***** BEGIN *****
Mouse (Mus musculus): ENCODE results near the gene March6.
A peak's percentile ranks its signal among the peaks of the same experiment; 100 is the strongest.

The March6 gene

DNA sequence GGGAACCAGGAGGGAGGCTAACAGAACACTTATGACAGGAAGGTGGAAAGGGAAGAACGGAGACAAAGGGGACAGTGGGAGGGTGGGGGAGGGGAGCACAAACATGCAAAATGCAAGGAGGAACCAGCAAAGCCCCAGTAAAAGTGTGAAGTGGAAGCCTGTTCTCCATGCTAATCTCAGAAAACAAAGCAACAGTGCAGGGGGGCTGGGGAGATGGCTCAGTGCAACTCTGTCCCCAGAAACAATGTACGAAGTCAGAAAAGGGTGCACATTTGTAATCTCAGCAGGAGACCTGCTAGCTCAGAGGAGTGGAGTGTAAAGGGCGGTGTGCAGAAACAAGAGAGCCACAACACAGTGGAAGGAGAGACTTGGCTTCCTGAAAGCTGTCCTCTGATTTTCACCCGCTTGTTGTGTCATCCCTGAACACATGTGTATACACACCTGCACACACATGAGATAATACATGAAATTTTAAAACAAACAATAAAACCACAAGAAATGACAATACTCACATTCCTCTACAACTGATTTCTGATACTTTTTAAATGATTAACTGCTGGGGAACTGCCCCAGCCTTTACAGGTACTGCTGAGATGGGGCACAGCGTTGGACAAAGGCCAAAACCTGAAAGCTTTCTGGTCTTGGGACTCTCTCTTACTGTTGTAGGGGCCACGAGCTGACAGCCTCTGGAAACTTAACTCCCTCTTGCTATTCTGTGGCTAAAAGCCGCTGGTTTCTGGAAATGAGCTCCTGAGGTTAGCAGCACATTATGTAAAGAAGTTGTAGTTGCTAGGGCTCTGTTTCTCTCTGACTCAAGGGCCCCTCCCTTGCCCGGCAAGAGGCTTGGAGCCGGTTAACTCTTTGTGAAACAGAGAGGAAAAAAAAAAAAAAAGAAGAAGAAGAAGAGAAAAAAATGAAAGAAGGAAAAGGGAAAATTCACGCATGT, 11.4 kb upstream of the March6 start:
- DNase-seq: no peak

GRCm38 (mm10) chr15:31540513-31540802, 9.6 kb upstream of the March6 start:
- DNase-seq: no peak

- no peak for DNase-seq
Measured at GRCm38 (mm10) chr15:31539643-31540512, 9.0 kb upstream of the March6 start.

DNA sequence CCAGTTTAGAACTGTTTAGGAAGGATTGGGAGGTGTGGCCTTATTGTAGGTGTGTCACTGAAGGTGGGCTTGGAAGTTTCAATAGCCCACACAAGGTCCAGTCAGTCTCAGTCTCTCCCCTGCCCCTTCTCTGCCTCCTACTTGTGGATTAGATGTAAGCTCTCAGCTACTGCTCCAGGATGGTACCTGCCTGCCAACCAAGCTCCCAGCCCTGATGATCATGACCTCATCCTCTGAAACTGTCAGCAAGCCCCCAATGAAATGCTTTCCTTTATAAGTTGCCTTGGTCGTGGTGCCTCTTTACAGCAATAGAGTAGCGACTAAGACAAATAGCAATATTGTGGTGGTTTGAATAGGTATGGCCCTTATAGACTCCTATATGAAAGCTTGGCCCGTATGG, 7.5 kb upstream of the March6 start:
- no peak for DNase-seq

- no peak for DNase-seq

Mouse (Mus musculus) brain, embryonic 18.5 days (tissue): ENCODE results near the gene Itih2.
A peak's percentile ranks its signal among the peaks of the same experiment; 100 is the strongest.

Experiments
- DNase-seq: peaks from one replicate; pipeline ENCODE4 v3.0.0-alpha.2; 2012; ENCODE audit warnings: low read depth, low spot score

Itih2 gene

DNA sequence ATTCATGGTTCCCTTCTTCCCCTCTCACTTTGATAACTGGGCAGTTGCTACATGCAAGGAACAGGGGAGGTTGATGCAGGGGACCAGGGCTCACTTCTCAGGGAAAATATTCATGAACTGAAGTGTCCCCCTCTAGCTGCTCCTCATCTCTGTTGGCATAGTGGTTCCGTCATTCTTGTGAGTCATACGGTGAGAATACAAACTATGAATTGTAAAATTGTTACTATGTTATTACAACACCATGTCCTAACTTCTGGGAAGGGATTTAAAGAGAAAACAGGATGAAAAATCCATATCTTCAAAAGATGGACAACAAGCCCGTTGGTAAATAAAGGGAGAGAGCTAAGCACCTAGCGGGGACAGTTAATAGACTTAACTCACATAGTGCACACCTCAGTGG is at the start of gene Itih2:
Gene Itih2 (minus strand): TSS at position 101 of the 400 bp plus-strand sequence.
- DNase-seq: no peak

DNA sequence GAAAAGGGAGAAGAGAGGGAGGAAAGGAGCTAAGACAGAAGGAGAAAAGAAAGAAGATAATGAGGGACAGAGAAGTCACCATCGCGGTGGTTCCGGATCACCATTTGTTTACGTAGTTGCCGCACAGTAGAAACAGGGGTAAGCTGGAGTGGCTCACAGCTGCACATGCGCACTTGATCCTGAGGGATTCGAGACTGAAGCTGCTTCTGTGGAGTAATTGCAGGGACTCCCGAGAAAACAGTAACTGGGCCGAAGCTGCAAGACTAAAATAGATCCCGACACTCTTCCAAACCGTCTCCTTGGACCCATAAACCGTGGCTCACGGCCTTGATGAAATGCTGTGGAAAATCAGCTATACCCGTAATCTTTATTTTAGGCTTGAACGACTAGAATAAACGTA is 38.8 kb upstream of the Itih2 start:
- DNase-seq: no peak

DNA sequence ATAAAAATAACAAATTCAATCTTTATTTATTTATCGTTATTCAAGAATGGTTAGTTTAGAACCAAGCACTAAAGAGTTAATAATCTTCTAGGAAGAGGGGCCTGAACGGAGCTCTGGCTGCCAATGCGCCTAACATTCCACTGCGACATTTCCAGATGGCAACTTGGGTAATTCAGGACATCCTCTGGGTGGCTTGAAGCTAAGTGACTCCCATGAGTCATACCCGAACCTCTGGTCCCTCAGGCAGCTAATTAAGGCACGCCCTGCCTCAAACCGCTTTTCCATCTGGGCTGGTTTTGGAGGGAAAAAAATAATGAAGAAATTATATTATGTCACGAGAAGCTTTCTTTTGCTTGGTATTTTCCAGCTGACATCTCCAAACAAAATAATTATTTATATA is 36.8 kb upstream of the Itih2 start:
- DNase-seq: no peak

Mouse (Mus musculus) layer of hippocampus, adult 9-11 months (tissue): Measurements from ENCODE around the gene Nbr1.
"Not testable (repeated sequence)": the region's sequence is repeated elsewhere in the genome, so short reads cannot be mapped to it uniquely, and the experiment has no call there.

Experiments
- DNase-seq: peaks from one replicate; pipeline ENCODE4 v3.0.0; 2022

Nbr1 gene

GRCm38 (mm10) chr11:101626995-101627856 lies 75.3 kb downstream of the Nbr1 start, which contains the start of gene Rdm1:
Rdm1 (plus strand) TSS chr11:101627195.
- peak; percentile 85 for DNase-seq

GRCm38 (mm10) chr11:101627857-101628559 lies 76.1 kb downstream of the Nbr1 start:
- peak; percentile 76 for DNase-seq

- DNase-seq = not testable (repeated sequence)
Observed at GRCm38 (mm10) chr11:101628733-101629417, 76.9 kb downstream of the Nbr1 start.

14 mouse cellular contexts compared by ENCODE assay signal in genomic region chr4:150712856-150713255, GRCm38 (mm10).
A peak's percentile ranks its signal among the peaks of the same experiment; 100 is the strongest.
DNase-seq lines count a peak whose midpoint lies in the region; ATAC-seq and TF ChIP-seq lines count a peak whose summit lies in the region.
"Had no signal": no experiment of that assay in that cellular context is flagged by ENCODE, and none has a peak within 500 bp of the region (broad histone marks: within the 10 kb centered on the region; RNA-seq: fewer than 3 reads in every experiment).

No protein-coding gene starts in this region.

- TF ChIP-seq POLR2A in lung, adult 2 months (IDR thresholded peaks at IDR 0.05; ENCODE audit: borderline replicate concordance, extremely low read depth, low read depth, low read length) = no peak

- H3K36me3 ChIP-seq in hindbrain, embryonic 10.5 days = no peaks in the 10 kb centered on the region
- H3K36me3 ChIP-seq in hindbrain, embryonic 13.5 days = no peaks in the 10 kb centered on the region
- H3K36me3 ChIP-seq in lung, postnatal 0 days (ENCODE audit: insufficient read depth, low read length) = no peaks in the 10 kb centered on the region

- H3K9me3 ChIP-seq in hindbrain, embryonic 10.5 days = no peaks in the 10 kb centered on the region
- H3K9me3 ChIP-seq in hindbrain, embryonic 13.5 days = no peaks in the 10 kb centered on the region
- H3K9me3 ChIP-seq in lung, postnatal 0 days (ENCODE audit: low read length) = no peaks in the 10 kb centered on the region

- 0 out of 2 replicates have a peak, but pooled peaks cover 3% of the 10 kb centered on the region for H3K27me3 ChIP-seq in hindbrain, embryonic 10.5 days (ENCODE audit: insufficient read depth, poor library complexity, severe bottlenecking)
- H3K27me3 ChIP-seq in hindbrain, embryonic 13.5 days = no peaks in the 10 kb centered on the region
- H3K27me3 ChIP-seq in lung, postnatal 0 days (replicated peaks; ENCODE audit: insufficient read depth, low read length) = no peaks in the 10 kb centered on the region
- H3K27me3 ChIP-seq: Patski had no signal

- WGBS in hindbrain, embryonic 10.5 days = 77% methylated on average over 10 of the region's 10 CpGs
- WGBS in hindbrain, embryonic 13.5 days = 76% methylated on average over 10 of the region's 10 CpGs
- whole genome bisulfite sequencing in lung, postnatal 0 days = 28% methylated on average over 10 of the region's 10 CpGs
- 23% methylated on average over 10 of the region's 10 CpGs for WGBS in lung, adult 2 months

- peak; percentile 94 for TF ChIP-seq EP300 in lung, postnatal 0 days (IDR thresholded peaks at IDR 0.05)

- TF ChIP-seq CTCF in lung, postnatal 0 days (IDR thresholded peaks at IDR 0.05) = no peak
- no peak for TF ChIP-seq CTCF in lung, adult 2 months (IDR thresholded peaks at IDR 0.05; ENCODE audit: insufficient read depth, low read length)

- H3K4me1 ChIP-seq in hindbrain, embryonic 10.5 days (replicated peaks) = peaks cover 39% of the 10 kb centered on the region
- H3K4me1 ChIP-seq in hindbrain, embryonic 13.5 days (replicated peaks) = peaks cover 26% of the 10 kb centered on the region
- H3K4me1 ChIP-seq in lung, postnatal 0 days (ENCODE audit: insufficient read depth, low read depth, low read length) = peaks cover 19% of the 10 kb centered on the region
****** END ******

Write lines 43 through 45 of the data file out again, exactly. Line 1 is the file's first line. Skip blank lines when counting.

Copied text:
- H3K36me3 ChIP-seq in hindbrain, embryonic 10.5 days = no peaks in the 10 kb centered on the region
- H3K36me3 ChIP-seq in hindbrain, embryonic 13.5 days = no peaks in the 10 kb centered on the region
- H3K36me3 ChIP-seq in lung, postnatal 0 days (ENCODE audit: insufficient read depth, low read length) = no peaks in the 10 kb centered on the region